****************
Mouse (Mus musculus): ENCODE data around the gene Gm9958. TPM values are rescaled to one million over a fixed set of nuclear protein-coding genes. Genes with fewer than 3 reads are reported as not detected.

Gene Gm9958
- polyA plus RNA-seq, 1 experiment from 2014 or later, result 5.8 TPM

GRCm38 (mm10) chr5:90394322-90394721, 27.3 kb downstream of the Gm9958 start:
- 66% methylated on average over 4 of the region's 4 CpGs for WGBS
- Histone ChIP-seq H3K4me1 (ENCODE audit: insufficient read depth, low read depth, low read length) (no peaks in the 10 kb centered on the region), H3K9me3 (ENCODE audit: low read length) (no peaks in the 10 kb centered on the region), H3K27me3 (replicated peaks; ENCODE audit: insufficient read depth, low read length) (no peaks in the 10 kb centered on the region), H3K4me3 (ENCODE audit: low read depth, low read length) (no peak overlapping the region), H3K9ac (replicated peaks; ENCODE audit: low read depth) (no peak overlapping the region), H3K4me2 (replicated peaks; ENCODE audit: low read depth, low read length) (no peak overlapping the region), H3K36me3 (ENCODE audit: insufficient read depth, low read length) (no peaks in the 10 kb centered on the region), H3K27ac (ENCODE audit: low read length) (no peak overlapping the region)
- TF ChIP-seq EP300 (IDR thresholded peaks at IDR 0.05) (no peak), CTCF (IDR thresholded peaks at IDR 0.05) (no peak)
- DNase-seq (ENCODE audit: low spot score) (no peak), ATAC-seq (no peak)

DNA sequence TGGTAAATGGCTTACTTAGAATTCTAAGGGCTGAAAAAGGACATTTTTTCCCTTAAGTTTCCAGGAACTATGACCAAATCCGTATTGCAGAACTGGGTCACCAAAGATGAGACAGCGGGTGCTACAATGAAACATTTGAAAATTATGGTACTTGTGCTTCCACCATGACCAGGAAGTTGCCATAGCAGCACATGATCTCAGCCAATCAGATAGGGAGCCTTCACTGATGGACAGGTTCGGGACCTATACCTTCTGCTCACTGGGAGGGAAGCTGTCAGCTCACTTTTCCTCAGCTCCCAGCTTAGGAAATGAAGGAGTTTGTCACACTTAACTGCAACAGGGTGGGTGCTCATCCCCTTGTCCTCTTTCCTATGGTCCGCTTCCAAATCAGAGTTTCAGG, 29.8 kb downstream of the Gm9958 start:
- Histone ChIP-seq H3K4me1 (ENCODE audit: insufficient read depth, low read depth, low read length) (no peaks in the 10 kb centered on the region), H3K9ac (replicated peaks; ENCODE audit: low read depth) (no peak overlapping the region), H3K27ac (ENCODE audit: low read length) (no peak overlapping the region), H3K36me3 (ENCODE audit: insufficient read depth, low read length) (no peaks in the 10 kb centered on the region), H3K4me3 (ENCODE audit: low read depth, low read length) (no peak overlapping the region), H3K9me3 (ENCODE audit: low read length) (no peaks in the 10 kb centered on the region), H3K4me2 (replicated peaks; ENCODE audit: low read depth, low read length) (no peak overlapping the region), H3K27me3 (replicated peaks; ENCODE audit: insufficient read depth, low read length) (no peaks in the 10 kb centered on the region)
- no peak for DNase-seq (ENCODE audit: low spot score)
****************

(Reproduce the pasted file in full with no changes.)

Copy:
Mouse (Mus musculus): ENCODE data around the gene Gm9958. TPM values are rescaled to one million over a fixed set of nuclear protein-coding genes. Genes with fewer than 3 reads are reported as not detected.

Gene Gm9958
- polyA plus RNA-seq, 1 experiment from 2014 or later, result 5.8 TPM

GRCm38 (mm10) chr5:90394322-90394721, 27.3 kb downstream of the Gm9958 start:
- 66% methylated on average over 4 of the region's 4 CpGs for WGBS
- Histone ChIP-seq H3K4me1 (ENCODE audit: insufficient read depth, low read depth, low read length) (no peaks in the 10 kb centered on the region), H3K9me3 (ENCODE audit: low read length) (no peaks in the 10 kb centered on the region), H3K27me3 (replicated peaks; ENCODE audit: insufficient read depth, low read length) (no peaks in the 10 kb centered on the region), H3K4me3 (ENCODE audit: low read depth, low read length) (no peak overlapping the region), H3K9ac (replicated peaks; ENCODE audit: low read depth) (no peak overlapping the region), H3K4me2 (replicated peaks; ENCODE audit: low read depth, low read length) (no peak overlapping the region), H3K36me3 (ENCODE audit: insufficient read depth, low read length) (no peaks in the 10 kb centered on the region), H3K27ac (ENCODE audit: low read length) (no peak overlapping the region)
- TF ChIP-seq EP300 (IDR thresholded peaks at IDR 0.05) (no peak), CTCF (IDR thresholded peaks at IDR 0.05) (no peak)
- DNase-seq (ENCODE audit: low spot score) (no peak), ATAC-seq (no peak)

DNA sequence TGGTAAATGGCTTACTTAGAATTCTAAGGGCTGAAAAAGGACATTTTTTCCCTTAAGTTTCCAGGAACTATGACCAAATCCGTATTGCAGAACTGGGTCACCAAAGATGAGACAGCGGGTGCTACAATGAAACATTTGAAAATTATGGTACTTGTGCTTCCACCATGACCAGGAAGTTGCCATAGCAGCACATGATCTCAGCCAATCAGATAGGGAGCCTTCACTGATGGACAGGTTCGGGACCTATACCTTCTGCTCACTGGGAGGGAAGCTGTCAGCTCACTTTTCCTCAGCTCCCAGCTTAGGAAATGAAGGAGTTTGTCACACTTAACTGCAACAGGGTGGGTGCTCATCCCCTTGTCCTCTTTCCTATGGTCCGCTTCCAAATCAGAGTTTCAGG, 29.8 kb downstream of the Gm9958 start:
- Histone ChIP-seq H3K4me1 (ENCODE audit: insufficient read depth, low read depth, low read length) (no peaks in the 10 kb centered on the region), H3K9ac (replicated peaks; ENCODE audit: low read depth) (no peak overlapping the region), H3K27ac (ENCODE audit: low read length) (no peak overlapping the region), H3K36me3 (ENCODE audit: insufficient read depth, low read length) (no peaks in the 10 kb centered on the region), H3K4me3 (ENCODE audit: low read depth, low read length) (no peak overlapping the region), H3K9me3 (ENCODE audit: low read length) (no peaks in the 10 kb centered on the region), H3K4me2 (replicated peaks; ENCODE audit: low read depth, low read length) (no peak overlapping the region), H3K27me3 (replicated peaks; ENCODE audit: insufficient read depth, low read length) (no peaks in the 10 kb centered on the region)
- no peak for DNase-seq (ENCODE audit: low spot score)